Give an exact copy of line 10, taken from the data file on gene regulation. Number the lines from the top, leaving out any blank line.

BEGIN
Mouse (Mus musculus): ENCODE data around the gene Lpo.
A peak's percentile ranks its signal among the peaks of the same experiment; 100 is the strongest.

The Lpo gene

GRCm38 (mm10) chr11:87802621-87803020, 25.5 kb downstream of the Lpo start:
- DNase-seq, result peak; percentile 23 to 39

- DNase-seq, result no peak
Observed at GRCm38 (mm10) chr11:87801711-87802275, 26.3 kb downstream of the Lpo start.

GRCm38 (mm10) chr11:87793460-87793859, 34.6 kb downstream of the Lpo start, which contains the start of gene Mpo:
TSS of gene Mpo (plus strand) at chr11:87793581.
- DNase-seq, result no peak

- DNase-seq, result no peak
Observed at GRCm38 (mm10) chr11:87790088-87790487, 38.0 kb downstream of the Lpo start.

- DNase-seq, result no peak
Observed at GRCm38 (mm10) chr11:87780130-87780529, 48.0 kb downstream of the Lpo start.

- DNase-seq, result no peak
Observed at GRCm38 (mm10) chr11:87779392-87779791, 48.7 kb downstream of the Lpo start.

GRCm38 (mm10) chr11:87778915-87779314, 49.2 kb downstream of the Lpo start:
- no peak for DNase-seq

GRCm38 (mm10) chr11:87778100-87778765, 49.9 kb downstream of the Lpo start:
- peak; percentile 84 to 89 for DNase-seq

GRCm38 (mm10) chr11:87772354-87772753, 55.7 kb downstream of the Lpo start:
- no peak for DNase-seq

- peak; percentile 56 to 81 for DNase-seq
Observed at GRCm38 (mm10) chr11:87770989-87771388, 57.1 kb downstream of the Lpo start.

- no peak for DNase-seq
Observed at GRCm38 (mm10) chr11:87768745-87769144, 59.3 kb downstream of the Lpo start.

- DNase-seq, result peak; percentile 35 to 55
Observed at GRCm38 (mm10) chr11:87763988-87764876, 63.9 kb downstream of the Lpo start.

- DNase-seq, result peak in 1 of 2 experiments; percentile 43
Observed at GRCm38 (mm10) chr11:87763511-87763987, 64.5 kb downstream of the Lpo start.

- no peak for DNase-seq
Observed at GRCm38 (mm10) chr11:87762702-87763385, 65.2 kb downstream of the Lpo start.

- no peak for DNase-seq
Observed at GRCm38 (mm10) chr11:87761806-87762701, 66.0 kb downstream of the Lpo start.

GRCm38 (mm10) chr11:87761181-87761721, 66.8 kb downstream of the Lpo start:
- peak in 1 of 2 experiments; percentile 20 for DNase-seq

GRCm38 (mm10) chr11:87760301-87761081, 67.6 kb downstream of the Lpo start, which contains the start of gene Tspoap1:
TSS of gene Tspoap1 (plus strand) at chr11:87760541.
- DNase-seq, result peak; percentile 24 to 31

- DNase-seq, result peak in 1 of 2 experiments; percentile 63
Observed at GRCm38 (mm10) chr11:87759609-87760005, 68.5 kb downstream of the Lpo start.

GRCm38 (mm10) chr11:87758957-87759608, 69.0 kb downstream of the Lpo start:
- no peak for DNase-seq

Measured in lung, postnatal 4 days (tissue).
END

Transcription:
- DNase-seq, result no peak